PORTLAND -- Issa Kamara knows there are some things a devastating illness can’t take away, like faith and family.
“God put her in my life for a reason because he knew what was going to happen in the future," Kamara says about his wife. "He knew I needed someone who would be there."
Five months ago Issa was an active dad working full time in health insurance.
He was married to his Benson High sweetheart. The two are graduates of Oregon State University.
In January, Issa traveled to West Africa to visit relatives. Two weeks after returning, the symptoms started.
“Within minutes I couldn’t breathe," he remembers. "My heart started beating a lot faster and I started to get these cold chills.”
Less than 24 hours later Issa was in intensive care at a Portland hospital.
“The doctor said, 'I don’t have time to answer questions; We have to get in there and help him because he’s going to die,'” his wife Janira recalls.
Issa survived Meningococcal Septicemia. The dangerous bacteria claimed his lower legs, feet and hands, but he survived an illness with a 40 per cent death rate.
“I’m the same person I was before, just a little less. My brain is still intact. My motivation is still there to do better in life,” he says.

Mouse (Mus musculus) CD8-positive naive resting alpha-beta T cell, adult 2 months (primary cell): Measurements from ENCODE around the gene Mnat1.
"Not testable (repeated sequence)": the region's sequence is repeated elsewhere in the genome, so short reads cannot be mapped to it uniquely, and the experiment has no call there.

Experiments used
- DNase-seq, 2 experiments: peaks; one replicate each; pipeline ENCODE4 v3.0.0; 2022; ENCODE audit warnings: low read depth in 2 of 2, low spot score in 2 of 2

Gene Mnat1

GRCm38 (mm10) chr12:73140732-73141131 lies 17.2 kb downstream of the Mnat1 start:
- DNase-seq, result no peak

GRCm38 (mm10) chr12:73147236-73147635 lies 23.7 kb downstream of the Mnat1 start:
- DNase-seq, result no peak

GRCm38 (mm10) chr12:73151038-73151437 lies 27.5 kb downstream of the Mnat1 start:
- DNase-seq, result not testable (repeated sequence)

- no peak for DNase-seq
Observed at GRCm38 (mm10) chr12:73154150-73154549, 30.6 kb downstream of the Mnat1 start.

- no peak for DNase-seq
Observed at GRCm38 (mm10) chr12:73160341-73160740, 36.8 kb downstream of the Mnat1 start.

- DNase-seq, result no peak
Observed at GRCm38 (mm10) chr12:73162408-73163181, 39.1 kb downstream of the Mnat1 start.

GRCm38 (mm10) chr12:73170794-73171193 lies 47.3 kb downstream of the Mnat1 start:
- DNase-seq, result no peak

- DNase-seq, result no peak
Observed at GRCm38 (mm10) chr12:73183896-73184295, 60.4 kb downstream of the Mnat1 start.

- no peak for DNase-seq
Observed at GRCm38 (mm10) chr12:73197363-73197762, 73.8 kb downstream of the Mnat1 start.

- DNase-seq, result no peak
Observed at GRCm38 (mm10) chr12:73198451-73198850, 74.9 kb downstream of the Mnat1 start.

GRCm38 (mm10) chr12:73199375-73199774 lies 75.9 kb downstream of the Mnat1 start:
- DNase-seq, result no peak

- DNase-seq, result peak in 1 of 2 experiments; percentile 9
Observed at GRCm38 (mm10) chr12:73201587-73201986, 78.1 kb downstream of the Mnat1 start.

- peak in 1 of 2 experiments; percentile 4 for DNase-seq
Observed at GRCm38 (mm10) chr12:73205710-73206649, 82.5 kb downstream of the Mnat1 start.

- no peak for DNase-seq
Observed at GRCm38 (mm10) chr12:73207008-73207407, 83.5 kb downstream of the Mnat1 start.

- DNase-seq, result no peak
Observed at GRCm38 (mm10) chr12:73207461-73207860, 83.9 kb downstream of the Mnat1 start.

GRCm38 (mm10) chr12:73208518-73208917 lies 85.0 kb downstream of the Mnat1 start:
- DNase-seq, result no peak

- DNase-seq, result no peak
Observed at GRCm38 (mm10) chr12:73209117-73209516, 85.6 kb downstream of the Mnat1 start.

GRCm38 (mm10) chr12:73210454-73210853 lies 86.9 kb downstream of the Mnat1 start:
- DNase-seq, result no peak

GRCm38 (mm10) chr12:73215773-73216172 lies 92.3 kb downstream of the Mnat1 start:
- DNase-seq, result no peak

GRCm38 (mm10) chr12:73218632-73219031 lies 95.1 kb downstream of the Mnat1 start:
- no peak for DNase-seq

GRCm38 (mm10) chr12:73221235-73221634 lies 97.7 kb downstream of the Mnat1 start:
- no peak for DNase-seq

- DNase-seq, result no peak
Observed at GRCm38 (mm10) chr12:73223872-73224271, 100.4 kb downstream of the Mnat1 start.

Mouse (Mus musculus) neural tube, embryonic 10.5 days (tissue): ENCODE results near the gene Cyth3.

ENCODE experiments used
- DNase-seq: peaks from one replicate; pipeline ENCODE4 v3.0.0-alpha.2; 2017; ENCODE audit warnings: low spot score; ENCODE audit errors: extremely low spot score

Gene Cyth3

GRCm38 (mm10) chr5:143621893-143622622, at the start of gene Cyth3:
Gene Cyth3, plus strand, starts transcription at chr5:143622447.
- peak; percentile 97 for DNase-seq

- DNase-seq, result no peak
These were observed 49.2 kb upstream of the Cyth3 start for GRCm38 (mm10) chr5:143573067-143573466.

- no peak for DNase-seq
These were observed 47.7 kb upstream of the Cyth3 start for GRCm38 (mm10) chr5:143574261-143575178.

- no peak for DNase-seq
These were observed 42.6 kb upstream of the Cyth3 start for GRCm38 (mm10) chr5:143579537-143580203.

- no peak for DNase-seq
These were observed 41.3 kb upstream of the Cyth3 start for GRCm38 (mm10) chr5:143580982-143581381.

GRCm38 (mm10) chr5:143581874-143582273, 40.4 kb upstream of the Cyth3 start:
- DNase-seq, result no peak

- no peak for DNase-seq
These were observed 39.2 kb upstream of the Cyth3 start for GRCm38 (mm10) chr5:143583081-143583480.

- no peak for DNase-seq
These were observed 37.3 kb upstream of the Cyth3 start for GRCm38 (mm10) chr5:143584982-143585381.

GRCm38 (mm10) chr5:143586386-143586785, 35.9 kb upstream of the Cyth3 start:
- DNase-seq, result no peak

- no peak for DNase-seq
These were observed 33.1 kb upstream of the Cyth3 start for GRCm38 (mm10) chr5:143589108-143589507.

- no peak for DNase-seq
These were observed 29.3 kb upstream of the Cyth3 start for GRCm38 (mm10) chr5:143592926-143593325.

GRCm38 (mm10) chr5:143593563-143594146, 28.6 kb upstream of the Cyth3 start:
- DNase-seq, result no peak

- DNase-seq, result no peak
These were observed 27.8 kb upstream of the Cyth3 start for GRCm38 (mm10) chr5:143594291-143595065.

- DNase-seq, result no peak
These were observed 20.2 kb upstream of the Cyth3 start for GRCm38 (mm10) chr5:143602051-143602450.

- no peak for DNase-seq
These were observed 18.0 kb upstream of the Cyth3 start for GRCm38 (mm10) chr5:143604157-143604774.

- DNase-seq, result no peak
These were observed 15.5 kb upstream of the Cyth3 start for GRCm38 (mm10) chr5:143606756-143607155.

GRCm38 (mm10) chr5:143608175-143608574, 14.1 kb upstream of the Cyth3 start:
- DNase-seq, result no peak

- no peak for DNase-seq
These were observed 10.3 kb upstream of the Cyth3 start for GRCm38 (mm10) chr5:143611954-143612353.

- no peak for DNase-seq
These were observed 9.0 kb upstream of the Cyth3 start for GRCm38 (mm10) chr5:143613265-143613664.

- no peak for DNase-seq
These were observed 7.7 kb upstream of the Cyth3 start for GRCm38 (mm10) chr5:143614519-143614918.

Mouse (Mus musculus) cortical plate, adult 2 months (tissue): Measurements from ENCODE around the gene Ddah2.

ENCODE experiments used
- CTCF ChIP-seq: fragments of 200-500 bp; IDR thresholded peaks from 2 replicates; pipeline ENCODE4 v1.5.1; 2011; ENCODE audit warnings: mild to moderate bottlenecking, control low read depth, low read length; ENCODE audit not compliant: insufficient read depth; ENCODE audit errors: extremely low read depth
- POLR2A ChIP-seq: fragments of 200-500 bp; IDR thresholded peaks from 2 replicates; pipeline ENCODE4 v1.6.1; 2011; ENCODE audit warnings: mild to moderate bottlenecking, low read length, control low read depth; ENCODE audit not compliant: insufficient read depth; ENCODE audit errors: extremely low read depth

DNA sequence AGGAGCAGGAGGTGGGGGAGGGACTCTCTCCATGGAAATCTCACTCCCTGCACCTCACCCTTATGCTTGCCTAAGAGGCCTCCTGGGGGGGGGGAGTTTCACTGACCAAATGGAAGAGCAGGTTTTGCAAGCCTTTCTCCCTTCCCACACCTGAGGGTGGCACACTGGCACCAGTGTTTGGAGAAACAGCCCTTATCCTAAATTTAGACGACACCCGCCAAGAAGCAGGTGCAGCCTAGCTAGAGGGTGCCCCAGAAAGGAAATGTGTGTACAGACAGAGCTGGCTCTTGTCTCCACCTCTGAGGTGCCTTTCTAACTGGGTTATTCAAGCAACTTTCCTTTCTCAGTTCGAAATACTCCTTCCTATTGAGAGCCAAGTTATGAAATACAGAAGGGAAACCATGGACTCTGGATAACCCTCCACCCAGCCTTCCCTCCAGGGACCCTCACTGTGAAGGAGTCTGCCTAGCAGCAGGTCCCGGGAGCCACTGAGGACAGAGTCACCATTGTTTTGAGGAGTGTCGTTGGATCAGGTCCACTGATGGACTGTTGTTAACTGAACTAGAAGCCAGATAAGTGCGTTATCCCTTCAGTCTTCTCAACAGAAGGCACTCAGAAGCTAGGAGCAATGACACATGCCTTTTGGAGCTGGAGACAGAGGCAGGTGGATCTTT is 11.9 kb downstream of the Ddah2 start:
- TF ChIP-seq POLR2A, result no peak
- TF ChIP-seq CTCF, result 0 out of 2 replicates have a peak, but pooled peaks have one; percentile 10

He spent three months in the hospital and still goes to physical therapy sessions each week. He works on standing and walking with new prosthetic legs.
Dialysis is also necessary three times a week, since his kidneys stopped working.
“Even now he calls me and says, 'I know you’re not sleeping. I know you’re crying,'" his mother Hawa says. "It’s just a blessing to still have him.”
Issa is incredibly honest about what he feels and says sometimes he forgets he’s missing anything.
“The other day we went to get sushi and I told my wife to get me some chopsticks and then I remembered I didn’t have hands and couldn’t use them."
He hopes eating sushi and a trip up the stairs will soon be much easier with the help of electric hands, but they’re $40,000 each.
“I just want to be able to do things at home," he says. "I want to be able to play with my son and hold a baby. I’d like to have more kids.”
His wife agrees on one day expanding the family, but for now is content celebrating Issa’s daily victories.
“I can still talk to him. I can still hug him and kiss him. No hands and feet we can work on that but you can’t add somebody back in your life,” she says as Issa reaches up to wipe away a tear.
A fund has been set up under Issa Kamara's name at OnPoint Credit Union. A fundraising dinner was scheduled for 7 p.m. on Saturday, June 9th, at St. Charles Church.